We knew this would be Daniel Craig’s last James Bond film, but we didn’t know the former 007 would be killed in No Time to Die.

His death is quite final. Missiles are falling on him, and having Craig’s character return in some form will take away any emotional weight in the end.

We knew Bond would be kicking the bucket a while back. Danny Boyle, who was originally supposed to direct Bond 25, was previously reported to have left the project due to creative differences. Sun Claiming that the disagreement came from Boyle who did not want Bond to die. An insider reportedly said, “There was a discussion about killing Bond in a dramatic fashion at the end,” with Boyle calling the idea “ridiculous.”

Bond dies in a spectacular fashion at the end of No Time to Die. This is a huge step forward – and one that will inevitably lead to controversy.

It is also worth noting M’s praise for James Bond’s relationship to Bond-lore. “The proper function of man is to live, not exist,” he reads. “I won’t waste my days trying to prolong them. I’ll use my time.”

This is a quote from American novelist Jack London first published in 1916 by the San Francisco Bulletin. The passage later served as the introduction to a collection of London short stories published posthumously in 1956.

Interestingly, this passage has previously been used to praise James Bond. In Ian Fleming’s novel You Only Live Twice, Bond’s obituary is published in a newspaper as the detective is presumed dead. His love interest, Mary Goodknight, adds an addendum: the same Jack London passage read by M. (In the same Bond book – very different from the movie of the same name – 007 kills Blofeld.)

The passage is only part of a long paragraph. It read: “I would prefer to be ashes rather than dust! I would like my spark to burn in a fiery flame, not dry rot. I would love to be a brilliant meteor, every atom of mine in brilliant radiance, a sleep And compared to the permanent planet. The proper function of man is to survive, not to exist. I will not waste my days trying to prolong. I will use my time.”

Does James Bond have a daughter?

Despite Madeleine Swann’s protests, Mathilde is actually Bond’s daughter.

The first sign of Swan’s pregnancy is made during the introduction – Swan reaches for her belly as Bond puts her on the train. Later, when Safin meets Big Swan for the first time, he says that it is “not true” that there is no one else he cares about. Despite the film smash bite to Bond, Safin was more likely to refer to Mathilde.

Bond suspects Mathilde’s own child from the first meeting – “blond hair, blue eyes” – but Swann says otherwise, possibly as a defense mechanism and she is still unable to trust Bond. The truth is only acknowledged during Bond’s final moments.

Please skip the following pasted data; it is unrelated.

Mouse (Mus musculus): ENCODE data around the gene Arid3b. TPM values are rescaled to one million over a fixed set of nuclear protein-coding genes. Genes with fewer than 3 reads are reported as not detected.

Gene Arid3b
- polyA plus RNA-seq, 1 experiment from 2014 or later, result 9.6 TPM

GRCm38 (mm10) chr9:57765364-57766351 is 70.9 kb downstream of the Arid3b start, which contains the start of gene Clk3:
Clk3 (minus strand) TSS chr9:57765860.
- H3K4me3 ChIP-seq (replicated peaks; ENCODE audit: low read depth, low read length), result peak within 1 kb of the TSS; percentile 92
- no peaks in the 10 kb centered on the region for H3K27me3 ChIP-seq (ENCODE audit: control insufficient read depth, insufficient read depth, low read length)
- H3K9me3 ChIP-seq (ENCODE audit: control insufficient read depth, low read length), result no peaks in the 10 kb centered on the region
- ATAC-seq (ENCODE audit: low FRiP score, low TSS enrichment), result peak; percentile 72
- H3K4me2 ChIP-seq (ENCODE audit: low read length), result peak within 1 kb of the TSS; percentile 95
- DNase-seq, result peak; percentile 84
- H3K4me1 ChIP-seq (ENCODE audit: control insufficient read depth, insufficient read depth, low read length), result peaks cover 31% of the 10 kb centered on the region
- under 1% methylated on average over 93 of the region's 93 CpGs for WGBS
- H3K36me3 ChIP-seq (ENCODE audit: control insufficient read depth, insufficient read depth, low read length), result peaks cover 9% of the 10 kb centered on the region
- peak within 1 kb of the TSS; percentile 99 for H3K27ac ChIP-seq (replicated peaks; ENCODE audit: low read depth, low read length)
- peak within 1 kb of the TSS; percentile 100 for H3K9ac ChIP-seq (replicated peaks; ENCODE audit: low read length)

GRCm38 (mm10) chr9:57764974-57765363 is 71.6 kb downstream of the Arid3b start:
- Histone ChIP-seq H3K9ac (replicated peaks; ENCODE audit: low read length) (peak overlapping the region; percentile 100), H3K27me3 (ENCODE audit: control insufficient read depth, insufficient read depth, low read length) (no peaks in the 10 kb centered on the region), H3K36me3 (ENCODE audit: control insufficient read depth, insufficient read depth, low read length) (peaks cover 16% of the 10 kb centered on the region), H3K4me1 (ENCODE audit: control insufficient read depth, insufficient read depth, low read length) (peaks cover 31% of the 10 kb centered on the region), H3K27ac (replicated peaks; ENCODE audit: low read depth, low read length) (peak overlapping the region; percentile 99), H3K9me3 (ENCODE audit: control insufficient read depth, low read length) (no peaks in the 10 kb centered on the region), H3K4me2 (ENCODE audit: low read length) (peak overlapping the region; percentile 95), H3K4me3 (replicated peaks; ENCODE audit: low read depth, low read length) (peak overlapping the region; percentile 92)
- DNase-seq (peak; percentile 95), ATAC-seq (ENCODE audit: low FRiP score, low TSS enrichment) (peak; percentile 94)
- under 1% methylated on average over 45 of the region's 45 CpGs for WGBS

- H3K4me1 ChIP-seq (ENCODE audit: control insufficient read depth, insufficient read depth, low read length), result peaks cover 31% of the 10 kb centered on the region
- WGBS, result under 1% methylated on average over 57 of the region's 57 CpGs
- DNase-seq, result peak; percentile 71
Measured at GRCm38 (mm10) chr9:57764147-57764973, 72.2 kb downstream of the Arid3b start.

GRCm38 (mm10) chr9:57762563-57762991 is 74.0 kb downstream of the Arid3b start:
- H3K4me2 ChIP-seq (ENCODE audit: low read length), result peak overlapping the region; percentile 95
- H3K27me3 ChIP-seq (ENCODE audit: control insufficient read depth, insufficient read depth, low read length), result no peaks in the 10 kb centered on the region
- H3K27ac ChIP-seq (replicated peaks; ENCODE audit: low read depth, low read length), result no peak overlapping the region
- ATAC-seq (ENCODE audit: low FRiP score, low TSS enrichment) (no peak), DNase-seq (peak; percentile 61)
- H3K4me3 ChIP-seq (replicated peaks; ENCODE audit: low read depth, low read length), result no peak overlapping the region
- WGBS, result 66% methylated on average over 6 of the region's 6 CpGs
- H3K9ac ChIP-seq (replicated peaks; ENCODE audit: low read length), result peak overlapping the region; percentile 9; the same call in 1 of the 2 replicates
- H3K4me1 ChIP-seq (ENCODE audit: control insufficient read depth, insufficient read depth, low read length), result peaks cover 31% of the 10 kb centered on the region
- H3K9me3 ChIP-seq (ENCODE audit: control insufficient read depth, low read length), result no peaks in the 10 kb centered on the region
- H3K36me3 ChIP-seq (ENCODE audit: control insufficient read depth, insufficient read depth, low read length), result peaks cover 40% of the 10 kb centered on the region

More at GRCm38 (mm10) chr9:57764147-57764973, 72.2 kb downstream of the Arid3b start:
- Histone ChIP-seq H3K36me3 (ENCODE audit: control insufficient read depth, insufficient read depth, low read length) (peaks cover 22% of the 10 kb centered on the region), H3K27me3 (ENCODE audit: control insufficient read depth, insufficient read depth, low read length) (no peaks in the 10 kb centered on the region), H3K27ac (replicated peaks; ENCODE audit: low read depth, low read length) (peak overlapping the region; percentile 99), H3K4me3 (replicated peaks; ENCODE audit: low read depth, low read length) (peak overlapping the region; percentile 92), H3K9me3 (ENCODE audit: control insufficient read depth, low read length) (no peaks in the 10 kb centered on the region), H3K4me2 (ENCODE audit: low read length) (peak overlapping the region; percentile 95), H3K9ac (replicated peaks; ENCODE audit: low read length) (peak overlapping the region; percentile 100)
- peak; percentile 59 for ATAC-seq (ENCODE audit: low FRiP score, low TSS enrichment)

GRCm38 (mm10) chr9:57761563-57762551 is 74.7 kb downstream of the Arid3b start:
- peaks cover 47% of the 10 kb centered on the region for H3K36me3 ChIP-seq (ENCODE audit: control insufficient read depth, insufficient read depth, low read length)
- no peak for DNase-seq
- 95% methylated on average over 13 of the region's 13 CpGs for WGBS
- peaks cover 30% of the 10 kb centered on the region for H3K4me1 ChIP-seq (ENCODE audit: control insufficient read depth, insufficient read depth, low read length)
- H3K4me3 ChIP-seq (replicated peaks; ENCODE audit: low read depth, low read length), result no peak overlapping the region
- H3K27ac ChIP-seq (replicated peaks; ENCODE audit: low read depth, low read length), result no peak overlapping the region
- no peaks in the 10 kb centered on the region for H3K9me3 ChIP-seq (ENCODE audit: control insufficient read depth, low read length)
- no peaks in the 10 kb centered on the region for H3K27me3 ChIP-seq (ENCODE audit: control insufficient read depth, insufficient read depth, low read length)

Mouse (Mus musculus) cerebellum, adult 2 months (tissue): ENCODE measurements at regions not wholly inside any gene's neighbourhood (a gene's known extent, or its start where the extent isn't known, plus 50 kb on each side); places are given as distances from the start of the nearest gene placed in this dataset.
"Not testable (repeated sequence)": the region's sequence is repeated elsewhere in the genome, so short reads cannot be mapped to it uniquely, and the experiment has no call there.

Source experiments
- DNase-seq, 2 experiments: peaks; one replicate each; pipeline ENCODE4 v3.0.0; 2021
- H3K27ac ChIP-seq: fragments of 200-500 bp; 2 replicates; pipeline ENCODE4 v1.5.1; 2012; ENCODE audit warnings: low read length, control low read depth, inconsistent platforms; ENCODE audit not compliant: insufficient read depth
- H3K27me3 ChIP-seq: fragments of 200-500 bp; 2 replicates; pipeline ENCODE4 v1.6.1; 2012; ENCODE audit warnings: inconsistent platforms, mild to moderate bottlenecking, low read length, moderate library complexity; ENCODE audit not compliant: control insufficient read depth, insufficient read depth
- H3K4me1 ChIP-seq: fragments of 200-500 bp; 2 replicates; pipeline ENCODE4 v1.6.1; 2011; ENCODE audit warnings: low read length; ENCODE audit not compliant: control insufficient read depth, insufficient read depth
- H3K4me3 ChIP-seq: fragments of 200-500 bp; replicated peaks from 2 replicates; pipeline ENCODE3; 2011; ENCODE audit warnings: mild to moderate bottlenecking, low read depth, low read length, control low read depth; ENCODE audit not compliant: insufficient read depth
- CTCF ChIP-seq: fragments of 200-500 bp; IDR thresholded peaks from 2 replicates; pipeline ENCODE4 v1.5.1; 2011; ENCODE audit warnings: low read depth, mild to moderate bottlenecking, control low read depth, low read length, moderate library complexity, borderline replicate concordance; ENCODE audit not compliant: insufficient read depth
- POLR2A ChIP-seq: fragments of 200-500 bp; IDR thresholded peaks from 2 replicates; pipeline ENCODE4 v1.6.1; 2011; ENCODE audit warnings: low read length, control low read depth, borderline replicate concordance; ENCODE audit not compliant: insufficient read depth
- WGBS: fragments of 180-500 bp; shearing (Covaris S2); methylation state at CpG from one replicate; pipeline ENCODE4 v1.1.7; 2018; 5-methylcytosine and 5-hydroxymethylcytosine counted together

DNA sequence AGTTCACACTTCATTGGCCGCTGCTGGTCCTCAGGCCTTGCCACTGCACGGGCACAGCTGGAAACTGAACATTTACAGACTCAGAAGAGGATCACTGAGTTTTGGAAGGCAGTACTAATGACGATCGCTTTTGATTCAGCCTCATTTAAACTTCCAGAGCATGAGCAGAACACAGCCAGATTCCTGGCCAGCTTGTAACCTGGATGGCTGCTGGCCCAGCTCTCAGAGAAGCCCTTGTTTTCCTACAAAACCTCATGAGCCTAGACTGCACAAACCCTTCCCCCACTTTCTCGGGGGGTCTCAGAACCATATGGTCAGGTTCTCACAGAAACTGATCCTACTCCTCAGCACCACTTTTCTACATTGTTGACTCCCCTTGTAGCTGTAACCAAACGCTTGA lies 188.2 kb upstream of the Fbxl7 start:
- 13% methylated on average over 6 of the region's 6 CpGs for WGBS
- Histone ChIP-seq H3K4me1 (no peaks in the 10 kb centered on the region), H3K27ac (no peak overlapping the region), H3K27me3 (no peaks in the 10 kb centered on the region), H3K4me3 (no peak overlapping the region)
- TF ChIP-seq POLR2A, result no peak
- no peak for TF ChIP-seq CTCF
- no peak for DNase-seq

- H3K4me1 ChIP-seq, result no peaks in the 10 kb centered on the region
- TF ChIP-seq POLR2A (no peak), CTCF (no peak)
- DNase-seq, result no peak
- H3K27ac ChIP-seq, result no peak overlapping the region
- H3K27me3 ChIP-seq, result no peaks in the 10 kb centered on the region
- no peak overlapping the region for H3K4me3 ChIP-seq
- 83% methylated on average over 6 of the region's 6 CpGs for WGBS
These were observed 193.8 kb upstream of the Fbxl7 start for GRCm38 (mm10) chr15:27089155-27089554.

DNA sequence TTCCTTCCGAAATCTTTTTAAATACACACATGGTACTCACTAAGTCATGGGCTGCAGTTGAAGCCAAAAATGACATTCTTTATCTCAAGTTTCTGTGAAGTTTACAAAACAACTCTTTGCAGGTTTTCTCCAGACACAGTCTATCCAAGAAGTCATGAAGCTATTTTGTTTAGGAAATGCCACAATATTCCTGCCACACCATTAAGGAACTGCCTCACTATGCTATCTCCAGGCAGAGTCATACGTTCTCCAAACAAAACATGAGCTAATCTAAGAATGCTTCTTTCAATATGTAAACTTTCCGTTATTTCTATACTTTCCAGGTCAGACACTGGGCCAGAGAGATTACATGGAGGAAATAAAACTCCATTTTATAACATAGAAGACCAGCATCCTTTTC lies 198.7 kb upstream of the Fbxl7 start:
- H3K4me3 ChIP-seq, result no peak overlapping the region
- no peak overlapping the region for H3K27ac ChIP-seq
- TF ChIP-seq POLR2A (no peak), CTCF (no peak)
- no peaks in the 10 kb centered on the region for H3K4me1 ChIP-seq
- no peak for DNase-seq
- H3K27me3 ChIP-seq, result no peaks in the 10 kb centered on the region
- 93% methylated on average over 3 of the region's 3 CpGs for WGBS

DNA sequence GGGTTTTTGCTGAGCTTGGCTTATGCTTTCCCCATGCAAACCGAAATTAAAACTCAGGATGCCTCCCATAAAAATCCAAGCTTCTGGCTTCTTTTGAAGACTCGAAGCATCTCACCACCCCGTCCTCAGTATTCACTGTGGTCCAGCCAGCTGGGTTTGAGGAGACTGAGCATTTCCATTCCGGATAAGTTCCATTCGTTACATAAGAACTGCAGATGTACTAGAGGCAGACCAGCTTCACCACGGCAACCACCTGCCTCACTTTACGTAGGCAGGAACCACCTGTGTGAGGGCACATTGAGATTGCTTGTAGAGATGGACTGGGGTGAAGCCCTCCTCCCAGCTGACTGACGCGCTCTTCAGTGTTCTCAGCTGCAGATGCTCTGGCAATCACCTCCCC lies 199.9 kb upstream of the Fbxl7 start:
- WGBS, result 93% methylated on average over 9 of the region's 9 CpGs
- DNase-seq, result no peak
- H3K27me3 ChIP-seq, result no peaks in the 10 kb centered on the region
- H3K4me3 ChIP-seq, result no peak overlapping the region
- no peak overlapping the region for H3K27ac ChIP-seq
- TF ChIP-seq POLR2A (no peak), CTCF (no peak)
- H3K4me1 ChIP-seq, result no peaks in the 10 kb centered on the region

How did Blofeld die?

Not only Bond, there have been many big deaths in No Time to Die as well. Perhaps the greatest long-time nemesis is Blofeld meeting his demise.

During an interrogation scene, when Bond tries to find out what Blofeld knows about nanobots, Blofeld is killed by Bond. Coincidentally, of course.

Safin forces Swann to apply the targeted nanobots to herself, but she bails out at Blofeld’s interrogation. However, as she leaves, Bond touches her wrist and so he himself becomes the carrier of the Nanobots. When he strangles Blofeld, he undergoes the killing apparatus and ends Blofeld’s life. Not a bad thing, really, considering that this guy managed to run an entire villainous organization from behind bars using a fake eye, but that wasn’t Bond’s intention.

With Blofeld’s death, the last member of Specter is seemingly killed.

Are Bond and Blofeld brothers?

In Specter, it is established that Blofeld sees Bond as his brother. Which would mean, of course, that the nanobots – which also target the relatives of the person they are about to kill – would kill Bond? Well, as Bond says in No Time to Die: “It’s a good deed he’s not my real brother.”

Bond and Blofeld are foster brothers. Blofeld’s family adopted Bond when he was orphaned, and Blofeld became jealous of Bond and his father’s relationship. Blofeld later planned the death of his own father and, believed to have died himself, fled and adopted his mother’s maiden name, Blofeld. It just so happens that he becomes the head of a nefarious organization and is bent on making Bond’s life miserable by targeting Bond at every opportunity.

What was Safin’s plan?

When Spector stole the nano-weapon from the UK government, he did not count any other corrupt party involved. The man is Safin, who seeks revenge on Spector after Mr. White kills his family.

Spector, along with the Nanobots, lures Bond to his party in Cuba. Blofeld believes nanobots are ready to target Bond. However, the scientists in charge of the nanobots are secretly working for Safin and transform the targets from Bond into members of Specter. Once uncovered, the virus kills everyone in the party except Bond and Paloma. Technically, Safin just saved Bond.

From there, there is only one Specter member…

- Advertisement -

Stay on top - Get the daily news in your inbox

Recent Articles

Related Stories